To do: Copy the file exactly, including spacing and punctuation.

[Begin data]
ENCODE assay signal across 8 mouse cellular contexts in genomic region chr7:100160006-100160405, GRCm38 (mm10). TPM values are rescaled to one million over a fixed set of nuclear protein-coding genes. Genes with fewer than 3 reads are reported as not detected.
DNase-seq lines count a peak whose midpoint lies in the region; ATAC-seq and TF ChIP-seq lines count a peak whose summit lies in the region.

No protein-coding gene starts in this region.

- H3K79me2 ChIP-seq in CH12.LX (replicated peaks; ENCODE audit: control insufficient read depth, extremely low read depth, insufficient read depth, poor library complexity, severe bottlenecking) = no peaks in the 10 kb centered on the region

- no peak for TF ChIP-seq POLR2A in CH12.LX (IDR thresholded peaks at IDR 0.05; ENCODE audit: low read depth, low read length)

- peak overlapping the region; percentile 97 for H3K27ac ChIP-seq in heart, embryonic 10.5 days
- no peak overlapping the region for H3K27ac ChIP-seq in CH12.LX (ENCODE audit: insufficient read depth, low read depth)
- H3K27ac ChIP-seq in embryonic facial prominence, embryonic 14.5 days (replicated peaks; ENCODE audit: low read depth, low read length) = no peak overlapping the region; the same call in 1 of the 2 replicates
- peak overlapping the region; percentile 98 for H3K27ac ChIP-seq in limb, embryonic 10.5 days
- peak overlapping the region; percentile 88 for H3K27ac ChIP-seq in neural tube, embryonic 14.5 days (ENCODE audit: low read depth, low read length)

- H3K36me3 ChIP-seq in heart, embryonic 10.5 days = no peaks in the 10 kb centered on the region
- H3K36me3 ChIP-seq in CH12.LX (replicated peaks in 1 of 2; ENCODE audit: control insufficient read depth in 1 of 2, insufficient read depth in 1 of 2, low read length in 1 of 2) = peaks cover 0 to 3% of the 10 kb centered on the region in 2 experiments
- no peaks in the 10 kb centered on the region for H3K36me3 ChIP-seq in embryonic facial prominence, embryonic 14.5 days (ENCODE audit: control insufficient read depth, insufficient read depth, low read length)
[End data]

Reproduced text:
ENCODE assay signal across 8 mouse cellular contexts in genomic region chr7:100160006-100160405, GRCm38 (mm10). TPM values are rescaled to one million over a fixed set of nuclear protein-coding genes. Genes with fewer than 3 reads are reported as not detected.
DNase-seq lines count a peak whose midpoint lies in the region; ATAC-seq and TF ChIP-seq lines count a peak whose summit lies in the region.

No protein-coding gene starts in this region.

- H3K79me2 ChIP-seq in CH12.LX (replicated peaks; ENCODE audit: control insufficient read depth, extremely low read depth, insufficient read depth, poor library complexity, severe bottlenecking) = no peaks in the 10 kb centered on the region

- no peak for TF ChIP-seq POLR2A in CH12.LX (IDR thresholded peaks at IDR 0.05; ENCODE audit: low read depth, low read length)

- peak overlapping the region; percentile 97 for H3K27ac ChIP-seq in heart, embryonic 10.5 days
- no peak overlapping the region for H3K27ac ChIP-seq in CH12.LX (ENCODE audit: insufficient read depth, low read depth)
- H3K27ac ChIP-seq in embryonic facial prominence, embryonic 14.5 days (replicated peaks; ENCODE audit: low read depth, low read length) = no peak overlapping the region; the same call in 1 of the 2 replicates
- peak overlapping the region; percentile 98 for H3K27ac ChIP-seq in limb, embryonic 10.5 days
- peak overlapping the region; percentile 88 for H3K27ac ChIP-seq in neural tube, embryonic 14.5 days (ENCODE audit: low read depth, low read length)

- H3K36me3 ChIP-seq in heart, embryonic 10.5 days = no peaks in the 10 kb centered on the region
- H3K36me3 ChIP-seq in CH12.LX (replicated peaks in 1 of 2; ENCODE audit: control insufficient read depth in 1 of 2, insufficient read depth in 1 of 2, low read length in 1 of 2) = peaks cover 0 to 3% of the 10 kb centered on the region in 2 experiments
- no peaks in the 10 kb centered on the region for H3K36me3 ChIP-seq in embryonic facial prominence, embryonic 14.5 days (ENCODE audit: control insufficient read depth, insufficient read depth, low read length)